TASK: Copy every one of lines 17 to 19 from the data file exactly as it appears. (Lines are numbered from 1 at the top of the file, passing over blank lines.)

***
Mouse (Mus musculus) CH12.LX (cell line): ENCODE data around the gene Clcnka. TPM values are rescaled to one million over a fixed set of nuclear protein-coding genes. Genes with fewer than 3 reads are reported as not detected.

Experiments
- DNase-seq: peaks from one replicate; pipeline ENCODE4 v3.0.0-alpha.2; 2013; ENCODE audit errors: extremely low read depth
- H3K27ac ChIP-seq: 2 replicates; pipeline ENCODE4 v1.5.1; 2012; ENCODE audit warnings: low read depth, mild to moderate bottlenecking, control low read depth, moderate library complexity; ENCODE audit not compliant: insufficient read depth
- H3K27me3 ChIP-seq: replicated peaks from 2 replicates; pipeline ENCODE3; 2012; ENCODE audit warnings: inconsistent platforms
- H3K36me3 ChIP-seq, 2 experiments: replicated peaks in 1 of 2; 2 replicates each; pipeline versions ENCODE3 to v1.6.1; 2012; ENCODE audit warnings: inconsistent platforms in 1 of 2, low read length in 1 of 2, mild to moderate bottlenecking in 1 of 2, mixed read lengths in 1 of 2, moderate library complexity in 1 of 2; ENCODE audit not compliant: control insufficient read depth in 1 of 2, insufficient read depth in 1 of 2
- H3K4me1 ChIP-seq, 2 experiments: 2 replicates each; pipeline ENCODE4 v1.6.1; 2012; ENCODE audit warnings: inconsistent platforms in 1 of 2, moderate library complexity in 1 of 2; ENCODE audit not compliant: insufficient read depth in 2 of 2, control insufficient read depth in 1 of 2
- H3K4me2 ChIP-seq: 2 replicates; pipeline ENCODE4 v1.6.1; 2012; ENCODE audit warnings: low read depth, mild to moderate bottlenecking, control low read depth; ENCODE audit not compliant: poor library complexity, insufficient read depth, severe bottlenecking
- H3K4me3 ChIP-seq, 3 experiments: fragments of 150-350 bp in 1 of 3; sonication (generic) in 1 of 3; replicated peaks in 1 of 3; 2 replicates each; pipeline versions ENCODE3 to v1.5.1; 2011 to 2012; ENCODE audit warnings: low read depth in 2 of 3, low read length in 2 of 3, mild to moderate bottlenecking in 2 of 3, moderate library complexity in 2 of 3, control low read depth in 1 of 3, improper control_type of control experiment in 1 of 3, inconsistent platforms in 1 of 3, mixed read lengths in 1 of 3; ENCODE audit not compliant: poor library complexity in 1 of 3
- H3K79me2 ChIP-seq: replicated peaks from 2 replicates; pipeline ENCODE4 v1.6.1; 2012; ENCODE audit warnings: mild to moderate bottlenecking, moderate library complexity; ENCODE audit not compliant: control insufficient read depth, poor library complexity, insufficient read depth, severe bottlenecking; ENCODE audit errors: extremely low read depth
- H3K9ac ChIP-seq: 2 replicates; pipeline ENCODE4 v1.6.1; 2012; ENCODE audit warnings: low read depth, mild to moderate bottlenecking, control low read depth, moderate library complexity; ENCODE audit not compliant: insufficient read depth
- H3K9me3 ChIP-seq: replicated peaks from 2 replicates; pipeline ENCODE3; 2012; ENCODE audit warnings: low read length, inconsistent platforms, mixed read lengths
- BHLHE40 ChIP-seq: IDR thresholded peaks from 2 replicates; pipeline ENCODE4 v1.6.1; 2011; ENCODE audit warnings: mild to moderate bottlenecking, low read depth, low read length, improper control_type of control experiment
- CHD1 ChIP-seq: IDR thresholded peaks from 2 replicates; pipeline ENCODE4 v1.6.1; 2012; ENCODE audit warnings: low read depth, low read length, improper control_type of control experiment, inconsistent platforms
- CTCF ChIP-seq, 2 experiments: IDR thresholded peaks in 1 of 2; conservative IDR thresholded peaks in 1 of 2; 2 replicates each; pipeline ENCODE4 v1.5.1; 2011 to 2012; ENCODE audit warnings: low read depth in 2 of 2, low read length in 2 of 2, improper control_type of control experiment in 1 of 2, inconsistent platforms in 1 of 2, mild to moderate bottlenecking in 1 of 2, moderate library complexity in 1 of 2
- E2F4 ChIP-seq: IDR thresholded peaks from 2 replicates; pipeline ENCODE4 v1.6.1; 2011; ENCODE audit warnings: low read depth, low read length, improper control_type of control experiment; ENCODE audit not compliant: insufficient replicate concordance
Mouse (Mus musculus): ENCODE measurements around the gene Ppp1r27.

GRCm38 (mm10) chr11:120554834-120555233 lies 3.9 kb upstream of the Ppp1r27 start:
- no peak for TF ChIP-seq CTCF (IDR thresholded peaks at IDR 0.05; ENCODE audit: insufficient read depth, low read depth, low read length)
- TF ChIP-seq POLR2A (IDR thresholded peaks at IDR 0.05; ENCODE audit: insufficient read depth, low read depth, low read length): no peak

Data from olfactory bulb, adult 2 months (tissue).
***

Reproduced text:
Mouse (Mus musculus): ENCODE measurements around the gene Ppp1r27.

GRCm38 (mm10) chr11:120554834-120555233 lies 3.9 kb upstream of the Ppp1r27 start:
- no peak for TF ChIP-seq CTCF (IDR thresholded peaks at IDR 0.05; ENCODE audit: insufficient read depth, low read depth, low read length)